It’s not everyday a goalie turns 40-years-old during the playoffs. It’s also not everyday that that goalie happens to be a future Hall-of-Famer either. For Martin Brodeur, today is such a day and having a game against the Flyers to cut your cake to helps provide an extra touch of motivation.
“Last year, I was in Florida. It was nice,” he said. “You get to see your family. I’m happy that I’m home at least for tonight to see them, but on the day of my birthday I won’t celebrate anything until, hopefully, after the game. That’s it.”
What does Brodeur want most for his birthday this year? It’s not too hard to figure out.
“I’d like to beat the Flyers,” he said.
So far, New Jersey’s gotten the best of Philadelphia twice and a win tonight would give them a monster 3-1 edge in the series heading into Game 5. There might not be a better gift than that and Brodeur’s teammates will need to do their part to band together and give it to him.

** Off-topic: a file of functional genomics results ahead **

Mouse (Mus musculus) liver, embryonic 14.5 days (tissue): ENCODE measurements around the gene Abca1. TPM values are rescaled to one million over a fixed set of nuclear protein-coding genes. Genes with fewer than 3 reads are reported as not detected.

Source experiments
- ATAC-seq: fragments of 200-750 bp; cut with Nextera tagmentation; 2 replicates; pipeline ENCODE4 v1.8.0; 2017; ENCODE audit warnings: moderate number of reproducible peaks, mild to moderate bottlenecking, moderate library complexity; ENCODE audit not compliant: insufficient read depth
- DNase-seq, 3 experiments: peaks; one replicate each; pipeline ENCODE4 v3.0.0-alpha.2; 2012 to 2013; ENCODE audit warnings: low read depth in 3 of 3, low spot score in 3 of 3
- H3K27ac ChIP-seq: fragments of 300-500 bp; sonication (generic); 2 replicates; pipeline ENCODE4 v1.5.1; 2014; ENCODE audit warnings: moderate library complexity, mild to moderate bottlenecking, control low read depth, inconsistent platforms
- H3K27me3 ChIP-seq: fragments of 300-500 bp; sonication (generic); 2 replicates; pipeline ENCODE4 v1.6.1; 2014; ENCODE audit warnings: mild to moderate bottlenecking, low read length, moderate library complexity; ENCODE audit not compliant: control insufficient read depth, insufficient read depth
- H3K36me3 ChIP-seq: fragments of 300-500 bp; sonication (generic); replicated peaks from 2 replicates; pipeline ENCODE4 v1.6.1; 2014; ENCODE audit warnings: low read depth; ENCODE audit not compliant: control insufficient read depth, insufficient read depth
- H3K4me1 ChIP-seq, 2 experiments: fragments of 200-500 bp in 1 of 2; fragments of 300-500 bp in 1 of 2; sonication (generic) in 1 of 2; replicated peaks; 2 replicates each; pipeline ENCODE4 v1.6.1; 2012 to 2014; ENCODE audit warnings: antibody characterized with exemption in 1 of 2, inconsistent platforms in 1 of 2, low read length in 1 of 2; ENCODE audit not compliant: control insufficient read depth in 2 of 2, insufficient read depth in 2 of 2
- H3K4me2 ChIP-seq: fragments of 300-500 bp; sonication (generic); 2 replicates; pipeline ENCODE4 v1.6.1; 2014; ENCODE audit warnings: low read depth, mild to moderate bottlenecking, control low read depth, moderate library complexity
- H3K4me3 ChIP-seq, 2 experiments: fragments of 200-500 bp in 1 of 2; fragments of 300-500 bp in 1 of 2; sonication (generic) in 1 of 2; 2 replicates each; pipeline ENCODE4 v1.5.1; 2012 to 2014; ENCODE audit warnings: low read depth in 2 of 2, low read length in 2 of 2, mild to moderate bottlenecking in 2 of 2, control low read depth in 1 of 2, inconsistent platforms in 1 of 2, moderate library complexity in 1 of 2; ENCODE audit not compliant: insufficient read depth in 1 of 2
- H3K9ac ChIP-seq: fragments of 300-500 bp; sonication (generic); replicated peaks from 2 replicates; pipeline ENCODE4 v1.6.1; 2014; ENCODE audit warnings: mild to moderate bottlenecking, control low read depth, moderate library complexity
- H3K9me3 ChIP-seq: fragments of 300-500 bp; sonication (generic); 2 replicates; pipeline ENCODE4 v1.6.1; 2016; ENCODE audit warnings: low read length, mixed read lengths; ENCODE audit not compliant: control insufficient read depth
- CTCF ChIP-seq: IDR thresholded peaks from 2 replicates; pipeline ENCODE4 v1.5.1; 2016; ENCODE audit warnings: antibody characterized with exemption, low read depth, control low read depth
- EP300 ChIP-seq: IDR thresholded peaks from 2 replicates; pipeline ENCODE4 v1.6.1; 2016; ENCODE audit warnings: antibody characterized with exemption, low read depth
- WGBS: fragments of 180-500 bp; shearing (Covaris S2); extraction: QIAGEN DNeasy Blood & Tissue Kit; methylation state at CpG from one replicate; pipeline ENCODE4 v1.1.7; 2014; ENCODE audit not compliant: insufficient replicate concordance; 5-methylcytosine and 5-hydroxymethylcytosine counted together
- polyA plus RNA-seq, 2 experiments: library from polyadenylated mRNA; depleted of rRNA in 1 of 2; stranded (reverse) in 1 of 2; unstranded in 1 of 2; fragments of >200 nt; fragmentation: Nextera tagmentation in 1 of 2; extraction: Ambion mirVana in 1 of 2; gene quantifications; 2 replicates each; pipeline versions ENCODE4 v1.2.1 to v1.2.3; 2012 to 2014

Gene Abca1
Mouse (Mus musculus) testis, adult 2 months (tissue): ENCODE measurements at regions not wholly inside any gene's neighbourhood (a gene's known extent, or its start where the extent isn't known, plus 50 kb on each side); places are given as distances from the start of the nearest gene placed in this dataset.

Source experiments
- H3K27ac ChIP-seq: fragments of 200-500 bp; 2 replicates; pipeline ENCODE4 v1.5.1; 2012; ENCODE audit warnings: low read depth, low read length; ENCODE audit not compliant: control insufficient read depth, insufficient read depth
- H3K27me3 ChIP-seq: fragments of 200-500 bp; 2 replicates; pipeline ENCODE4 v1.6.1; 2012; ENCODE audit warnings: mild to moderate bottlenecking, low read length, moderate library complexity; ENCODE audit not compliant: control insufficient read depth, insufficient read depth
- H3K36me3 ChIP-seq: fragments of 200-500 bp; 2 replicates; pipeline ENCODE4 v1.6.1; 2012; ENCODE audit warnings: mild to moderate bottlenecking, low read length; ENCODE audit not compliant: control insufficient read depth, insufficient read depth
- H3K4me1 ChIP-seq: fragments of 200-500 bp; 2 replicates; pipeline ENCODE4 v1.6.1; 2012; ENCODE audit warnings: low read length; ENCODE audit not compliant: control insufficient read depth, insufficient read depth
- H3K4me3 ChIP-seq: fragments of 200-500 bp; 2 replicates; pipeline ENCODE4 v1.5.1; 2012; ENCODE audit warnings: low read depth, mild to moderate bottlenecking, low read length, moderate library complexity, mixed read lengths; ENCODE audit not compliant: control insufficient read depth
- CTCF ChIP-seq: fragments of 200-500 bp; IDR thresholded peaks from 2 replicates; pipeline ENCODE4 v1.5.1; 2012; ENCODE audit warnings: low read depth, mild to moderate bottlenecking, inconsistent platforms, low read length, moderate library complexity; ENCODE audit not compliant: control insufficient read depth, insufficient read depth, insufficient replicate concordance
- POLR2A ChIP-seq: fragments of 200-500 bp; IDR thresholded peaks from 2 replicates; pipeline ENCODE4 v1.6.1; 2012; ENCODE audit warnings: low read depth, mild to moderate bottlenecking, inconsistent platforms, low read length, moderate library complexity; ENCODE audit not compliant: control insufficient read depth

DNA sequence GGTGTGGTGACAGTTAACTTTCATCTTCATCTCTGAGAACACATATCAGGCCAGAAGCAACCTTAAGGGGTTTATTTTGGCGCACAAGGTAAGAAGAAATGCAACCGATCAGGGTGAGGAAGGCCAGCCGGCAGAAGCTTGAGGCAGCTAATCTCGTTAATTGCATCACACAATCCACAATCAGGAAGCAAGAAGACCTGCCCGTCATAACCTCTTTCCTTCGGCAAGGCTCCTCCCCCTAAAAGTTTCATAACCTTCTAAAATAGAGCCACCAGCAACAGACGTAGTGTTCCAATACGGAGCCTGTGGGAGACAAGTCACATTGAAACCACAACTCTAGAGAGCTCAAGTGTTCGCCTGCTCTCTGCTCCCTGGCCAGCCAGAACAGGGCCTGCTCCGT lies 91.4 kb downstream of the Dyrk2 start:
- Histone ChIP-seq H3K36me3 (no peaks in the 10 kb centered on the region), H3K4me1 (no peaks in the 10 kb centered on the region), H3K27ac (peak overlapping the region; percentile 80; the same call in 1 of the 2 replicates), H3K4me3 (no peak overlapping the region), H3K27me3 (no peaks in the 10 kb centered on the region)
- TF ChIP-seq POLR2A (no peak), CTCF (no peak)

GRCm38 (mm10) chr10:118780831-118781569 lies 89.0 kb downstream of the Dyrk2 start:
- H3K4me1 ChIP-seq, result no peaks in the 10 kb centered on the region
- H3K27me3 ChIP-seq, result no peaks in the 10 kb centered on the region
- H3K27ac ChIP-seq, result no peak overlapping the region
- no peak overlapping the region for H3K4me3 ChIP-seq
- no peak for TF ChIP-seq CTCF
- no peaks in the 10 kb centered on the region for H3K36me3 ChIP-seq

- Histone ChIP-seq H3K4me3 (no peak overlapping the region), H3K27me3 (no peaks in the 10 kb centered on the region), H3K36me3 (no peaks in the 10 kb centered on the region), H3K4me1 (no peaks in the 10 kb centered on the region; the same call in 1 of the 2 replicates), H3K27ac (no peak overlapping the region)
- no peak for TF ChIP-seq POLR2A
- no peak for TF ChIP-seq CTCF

NHL awards: Handing out hardware at the season’s quarter mark
Almost every NHL team has hit the 20-game mark, which means it’s time to look back at the first month and a half of the season and see who’s ahead of the pack for some of the league’s top hardware.
A lot will change between now and June, but certainly some of the players named below will still be in the mix come awards season while others will tail off after hot starts.
Who is the most valuable to their team? That’s a tough choice as you look at some of the performances so far this season. Nikita Kucherov (17-16—33) can’t stop scoring and Steven Stamkos (10-25—35) is averaging 1.75 points per night for the Tampa Bay Lightning. Jaden Schwartz (10-16—26) is powering the St. Louis Blues. Johnny Gaudreau (10-21—31) is leading the Calgary Flames. Meanwhile, Sergei Bobrovsky it tops among all goaltenders with a .941 even strength save percentage.